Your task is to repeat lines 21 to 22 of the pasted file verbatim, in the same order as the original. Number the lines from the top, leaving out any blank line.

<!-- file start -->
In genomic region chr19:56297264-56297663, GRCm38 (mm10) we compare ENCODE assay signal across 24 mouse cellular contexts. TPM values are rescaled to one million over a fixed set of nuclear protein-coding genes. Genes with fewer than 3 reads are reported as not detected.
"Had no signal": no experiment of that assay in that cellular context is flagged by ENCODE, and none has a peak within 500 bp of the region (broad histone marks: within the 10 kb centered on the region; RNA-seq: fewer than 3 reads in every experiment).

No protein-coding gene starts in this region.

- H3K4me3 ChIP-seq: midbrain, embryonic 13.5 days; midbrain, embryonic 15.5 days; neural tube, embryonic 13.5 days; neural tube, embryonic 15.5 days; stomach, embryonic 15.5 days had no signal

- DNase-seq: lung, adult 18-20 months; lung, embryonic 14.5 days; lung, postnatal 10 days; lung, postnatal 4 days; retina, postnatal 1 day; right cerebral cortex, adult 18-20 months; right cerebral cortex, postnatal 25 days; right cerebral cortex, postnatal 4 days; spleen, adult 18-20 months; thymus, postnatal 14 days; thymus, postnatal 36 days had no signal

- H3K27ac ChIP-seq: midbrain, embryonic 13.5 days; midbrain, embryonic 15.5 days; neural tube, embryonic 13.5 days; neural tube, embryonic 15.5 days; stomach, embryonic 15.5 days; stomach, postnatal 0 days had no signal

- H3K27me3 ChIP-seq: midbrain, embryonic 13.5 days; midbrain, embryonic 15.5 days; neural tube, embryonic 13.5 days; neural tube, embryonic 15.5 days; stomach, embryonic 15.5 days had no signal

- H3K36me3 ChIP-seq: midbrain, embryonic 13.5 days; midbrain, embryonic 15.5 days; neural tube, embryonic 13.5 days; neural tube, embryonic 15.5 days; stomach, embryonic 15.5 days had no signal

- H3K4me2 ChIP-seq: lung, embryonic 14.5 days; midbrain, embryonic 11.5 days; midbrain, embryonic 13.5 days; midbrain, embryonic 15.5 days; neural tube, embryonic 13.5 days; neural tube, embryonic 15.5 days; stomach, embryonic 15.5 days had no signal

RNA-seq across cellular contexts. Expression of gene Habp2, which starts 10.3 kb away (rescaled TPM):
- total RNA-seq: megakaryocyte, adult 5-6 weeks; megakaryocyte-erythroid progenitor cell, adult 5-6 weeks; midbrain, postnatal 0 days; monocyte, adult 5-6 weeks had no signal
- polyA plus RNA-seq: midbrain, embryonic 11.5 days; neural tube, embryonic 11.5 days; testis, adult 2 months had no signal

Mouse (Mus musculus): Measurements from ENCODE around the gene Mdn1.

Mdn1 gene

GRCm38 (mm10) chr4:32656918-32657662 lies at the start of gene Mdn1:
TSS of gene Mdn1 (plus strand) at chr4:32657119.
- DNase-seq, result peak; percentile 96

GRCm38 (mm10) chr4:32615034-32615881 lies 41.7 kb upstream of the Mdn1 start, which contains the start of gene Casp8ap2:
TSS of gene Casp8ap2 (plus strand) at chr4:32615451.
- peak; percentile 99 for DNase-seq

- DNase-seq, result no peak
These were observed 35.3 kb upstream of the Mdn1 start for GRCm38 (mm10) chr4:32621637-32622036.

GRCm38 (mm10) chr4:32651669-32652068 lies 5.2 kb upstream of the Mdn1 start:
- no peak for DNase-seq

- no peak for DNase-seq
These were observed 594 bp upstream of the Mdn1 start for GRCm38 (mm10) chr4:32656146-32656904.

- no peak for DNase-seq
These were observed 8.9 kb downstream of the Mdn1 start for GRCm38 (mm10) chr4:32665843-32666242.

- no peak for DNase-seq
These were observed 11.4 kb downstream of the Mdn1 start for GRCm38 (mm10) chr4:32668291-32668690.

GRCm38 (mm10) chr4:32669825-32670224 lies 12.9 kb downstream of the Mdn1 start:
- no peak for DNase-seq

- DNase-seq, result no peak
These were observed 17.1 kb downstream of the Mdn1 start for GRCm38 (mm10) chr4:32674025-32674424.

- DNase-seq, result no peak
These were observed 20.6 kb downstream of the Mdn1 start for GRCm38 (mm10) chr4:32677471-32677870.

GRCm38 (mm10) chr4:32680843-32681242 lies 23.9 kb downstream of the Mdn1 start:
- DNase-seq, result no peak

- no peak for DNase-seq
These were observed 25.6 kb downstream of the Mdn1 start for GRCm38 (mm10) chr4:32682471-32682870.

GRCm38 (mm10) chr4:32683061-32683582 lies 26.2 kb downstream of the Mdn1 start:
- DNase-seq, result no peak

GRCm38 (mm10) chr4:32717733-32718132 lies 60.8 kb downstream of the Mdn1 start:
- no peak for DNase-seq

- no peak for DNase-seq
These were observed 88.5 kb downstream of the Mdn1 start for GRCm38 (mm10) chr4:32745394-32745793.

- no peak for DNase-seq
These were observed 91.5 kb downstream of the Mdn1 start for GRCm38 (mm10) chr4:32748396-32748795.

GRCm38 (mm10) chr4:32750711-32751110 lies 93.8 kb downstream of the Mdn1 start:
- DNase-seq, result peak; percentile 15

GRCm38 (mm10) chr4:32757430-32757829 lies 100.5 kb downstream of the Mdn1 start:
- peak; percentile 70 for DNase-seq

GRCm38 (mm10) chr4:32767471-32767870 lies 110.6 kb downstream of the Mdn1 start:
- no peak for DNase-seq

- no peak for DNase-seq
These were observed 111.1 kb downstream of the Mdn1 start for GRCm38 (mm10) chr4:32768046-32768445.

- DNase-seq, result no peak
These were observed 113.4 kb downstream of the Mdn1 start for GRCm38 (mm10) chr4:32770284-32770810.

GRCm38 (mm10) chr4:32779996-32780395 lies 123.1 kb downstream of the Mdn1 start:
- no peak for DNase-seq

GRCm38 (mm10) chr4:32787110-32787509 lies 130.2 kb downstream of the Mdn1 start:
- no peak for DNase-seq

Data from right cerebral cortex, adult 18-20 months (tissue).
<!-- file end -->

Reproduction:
- DNase-seq, result no peak
These were observed 35.3 kb upstream of the Mdn1 start for GRCm38 (mm10) chr4:32621637-32622036.